A "rogue engineer" was responsible for writing the code that made Google's Street View cars collect personal information over unprotected wireless networks, according to a new report.
The Potential Problem With Personalized Google Maps? We May Never Know What We're Not Seeing comments
Google released a "heavily-redacted" version of the report of the FCC's investigation into whether or not the company broke privacy laws while collecting information for Google Street View, the L.A. Times reports. The report claims that a rogue engineer wrote the code that collected a snapshot of the "payload data information," the emails, passwords and search history, of any unprotected wireless network the Street View cars drove by. The engineer who wrote the code wasn't a full-time member of the Street View team, and, according to Google's report, changes to the Street View code were permitted without getting approval from project managers. Google claims they had no idea what was happening. They even said they reviewed the engineer's code line-by-line and didn't notice it was collecting the payload data.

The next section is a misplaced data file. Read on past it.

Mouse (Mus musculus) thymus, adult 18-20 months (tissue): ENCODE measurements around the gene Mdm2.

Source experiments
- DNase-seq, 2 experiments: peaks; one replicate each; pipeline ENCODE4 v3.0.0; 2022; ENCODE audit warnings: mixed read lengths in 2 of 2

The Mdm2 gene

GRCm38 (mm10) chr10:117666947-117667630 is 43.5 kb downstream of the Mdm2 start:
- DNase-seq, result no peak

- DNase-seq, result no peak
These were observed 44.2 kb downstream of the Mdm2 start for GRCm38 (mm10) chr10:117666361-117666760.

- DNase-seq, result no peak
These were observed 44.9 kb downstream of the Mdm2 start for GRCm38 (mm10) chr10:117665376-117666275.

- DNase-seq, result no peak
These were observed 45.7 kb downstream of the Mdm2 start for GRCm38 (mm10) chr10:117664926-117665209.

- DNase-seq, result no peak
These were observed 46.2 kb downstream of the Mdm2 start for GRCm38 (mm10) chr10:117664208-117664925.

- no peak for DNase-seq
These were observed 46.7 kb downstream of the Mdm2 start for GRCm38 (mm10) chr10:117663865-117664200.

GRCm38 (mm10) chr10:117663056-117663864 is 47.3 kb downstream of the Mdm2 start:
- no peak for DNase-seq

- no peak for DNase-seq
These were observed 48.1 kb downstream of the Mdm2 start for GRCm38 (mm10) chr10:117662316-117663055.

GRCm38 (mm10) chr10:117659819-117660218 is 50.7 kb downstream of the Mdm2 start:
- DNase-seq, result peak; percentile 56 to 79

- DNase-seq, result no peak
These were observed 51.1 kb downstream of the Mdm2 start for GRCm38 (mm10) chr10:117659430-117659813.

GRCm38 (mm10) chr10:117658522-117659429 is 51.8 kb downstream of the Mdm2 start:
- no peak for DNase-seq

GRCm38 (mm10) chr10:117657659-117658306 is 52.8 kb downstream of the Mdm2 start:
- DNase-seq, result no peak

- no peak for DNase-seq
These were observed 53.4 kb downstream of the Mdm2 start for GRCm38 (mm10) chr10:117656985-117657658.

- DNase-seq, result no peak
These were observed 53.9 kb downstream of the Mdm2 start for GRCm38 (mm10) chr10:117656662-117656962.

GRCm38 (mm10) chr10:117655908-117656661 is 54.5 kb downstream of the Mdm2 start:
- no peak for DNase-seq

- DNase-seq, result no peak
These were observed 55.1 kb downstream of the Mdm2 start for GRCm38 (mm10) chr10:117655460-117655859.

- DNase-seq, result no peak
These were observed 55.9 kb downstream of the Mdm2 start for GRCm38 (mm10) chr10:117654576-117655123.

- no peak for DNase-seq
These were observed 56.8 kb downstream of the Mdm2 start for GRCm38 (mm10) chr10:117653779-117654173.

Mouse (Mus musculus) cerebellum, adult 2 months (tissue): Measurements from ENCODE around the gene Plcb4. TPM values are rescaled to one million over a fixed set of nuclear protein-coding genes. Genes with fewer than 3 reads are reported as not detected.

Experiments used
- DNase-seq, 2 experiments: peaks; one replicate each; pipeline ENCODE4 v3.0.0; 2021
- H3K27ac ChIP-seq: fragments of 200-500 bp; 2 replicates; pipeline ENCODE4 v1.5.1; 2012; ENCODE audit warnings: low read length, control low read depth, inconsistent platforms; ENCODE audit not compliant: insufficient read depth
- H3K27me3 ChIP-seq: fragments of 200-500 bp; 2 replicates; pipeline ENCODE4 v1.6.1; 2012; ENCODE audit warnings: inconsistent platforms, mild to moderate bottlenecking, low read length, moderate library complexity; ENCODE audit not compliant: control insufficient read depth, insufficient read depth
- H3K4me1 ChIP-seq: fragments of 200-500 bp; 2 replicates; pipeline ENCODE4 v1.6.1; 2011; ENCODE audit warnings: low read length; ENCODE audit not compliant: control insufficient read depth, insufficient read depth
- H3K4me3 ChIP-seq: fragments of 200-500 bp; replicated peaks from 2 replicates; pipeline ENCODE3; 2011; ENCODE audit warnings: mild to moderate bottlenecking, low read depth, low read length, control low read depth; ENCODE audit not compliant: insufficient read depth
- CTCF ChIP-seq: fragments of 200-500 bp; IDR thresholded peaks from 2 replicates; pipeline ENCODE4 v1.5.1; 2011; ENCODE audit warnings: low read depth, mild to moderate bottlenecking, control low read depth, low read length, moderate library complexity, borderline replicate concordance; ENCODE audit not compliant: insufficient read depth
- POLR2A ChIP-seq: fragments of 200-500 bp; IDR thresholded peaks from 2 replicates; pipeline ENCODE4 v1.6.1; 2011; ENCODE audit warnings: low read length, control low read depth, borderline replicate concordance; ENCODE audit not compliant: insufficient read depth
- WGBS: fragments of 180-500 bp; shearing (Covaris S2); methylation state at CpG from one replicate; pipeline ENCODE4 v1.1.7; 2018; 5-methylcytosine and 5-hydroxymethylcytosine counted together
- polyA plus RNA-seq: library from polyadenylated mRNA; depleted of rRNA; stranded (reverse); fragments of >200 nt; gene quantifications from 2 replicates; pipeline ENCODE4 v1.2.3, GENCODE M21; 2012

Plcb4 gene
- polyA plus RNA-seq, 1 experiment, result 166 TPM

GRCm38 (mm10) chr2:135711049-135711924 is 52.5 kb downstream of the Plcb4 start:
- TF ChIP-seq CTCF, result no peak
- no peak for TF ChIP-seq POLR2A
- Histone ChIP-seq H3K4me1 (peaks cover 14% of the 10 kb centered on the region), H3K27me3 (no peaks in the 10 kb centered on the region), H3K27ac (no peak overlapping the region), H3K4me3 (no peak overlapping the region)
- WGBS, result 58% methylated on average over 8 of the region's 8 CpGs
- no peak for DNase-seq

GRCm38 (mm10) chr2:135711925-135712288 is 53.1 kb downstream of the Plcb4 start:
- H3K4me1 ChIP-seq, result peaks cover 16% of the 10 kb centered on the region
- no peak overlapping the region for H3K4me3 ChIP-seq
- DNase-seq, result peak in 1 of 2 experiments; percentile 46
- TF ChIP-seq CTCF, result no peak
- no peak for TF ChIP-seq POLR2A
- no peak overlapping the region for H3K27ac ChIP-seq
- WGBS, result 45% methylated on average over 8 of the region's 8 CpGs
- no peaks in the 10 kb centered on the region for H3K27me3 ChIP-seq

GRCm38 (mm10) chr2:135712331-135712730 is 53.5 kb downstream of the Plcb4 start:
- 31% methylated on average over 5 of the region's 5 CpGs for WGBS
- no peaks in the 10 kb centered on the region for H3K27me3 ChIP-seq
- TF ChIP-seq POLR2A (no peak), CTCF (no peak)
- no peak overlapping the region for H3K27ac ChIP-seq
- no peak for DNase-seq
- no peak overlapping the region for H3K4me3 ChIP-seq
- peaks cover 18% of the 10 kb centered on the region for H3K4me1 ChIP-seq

Read the full story at The Atlantic Wire.
- Why Mobile Trends are Reshaping the Federal Workforce Download the Report
- The Leading Cybersecurity Trends in 2013 What You Need To Know